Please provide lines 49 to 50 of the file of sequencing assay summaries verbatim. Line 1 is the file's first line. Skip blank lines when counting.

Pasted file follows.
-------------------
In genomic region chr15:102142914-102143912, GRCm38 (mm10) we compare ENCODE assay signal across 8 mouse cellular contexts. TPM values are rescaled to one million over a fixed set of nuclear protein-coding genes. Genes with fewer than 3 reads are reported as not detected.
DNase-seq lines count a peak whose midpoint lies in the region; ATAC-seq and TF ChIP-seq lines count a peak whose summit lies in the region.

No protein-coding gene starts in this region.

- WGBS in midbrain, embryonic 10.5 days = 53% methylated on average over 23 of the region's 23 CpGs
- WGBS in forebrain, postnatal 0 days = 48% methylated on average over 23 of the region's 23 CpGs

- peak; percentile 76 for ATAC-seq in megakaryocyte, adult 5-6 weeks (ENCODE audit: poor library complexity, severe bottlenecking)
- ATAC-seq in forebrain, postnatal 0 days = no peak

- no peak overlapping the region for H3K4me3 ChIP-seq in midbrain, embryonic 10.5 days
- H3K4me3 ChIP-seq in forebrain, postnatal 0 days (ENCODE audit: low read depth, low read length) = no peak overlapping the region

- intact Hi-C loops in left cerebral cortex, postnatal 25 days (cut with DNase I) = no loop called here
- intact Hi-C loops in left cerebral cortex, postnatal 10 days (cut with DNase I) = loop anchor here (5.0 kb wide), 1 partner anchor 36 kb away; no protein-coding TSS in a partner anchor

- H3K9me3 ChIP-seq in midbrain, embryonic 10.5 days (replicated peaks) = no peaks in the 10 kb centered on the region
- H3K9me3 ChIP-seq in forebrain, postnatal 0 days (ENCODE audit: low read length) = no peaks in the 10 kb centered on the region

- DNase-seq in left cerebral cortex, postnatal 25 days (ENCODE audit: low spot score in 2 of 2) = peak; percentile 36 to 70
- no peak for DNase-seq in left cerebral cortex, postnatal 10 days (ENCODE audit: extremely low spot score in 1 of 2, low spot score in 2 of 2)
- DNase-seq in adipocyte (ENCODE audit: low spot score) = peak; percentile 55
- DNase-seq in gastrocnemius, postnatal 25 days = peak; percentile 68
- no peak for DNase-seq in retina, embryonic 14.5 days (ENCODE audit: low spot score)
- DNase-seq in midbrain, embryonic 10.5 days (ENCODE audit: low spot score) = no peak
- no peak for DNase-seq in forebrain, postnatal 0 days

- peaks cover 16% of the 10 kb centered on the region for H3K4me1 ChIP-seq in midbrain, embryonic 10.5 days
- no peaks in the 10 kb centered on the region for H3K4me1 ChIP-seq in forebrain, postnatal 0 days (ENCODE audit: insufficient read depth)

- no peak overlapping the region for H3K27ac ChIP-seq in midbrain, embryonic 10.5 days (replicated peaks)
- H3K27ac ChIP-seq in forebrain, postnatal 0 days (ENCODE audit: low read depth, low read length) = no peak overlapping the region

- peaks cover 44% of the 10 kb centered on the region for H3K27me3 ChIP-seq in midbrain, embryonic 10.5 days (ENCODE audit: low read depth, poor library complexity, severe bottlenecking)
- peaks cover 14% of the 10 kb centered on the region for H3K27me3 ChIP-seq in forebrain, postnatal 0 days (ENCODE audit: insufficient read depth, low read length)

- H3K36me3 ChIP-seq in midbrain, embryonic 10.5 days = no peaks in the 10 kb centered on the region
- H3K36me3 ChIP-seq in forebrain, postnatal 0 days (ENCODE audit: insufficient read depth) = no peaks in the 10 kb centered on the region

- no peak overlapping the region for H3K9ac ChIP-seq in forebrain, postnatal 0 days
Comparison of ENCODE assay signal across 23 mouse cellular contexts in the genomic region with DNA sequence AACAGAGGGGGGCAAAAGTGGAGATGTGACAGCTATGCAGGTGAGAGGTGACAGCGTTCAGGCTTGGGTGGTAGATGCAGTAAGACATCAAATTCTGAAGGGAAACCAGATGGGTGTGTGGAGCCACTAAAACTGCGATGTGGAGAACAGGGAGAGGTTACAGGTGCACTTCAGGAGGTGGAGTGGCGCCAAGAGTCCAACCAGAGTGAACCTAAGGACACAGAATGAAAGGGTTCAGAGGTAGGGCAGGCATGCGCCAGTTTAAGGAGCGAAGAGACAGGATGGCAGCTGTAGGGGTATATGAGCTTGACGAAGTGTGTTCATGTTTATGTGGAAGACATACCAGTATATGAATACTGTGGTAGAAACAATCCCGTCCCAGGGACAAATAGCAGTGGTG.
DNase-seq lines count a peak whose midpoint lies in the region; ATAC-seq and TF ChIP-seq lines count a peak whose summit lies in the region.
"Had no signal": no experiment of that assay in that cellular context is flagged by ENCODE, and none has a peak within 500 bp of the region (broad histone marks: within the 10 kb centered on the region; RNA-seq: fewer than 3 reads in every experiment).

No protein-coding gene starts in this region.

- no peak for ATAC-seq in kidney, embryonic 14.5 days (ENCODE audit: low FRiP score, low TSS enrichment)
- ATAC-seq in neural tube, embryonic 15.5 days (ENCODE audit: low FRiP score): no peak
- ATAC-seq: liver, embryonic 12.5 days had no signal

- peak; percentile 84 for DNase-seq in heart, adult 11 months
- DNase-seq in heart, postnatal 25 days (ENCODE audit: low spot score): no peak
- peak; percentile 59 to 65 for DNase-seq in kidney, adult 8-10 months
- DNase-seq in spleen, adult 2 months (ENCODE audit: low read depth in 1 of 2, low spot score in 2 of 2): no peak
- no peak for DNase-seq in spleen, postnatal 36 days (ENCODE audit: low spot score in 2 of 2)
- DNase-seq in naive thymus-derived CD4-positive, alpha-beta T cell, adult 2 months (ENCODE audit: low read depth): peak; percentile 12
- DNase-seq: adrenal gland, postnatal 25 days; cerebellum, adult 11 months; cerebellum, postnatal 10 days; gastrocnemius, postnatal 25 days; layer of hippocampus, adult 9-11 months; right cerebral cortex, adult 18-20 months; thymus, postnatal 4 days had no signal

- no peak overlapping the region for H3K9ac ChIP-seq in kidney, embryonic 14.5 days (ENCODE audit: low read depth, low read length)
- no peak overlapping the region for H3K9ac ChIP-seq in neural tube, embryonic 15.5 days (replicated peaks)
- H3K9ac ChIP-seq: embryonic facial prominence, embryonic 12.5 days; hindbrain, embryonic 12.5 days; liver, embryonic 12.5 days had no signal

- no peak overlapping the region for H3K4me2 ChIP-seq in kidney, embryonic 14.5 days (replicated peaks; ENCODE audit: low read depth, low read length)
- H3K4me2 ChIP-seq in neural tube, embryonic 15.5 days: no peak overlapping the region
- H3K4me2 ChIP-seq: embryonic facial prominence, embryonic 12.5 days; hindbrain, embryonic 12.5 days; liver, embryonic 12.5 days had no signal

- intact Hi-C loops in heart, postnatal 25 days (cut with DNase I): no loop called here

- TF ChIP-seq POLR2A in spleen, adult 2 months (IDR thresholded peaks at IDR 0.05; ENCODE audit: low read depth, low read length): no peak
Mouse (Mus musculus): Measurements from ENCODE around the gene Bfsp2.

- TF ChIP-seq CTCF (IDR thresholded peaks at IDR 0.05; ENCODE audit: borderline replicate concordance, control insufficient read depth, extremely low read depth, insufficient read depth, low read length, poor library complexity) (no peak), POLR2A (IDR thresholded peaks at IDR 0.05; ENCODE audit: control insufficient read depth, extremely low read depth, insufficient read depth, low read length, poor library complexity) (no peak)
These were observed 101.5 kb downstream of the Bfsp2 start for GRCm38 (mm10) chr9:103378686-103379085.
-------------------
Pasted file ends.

- H3K4me2 ChIP-seq: embryonic facial prominence, embryonic 12.5 days; hindbrain, embryonic 12.5 days; liver, embryonic 12.5 days had no signal

- intact Hi-C loops in heart, postnatal 25 days (cut with DNase I): no loop called here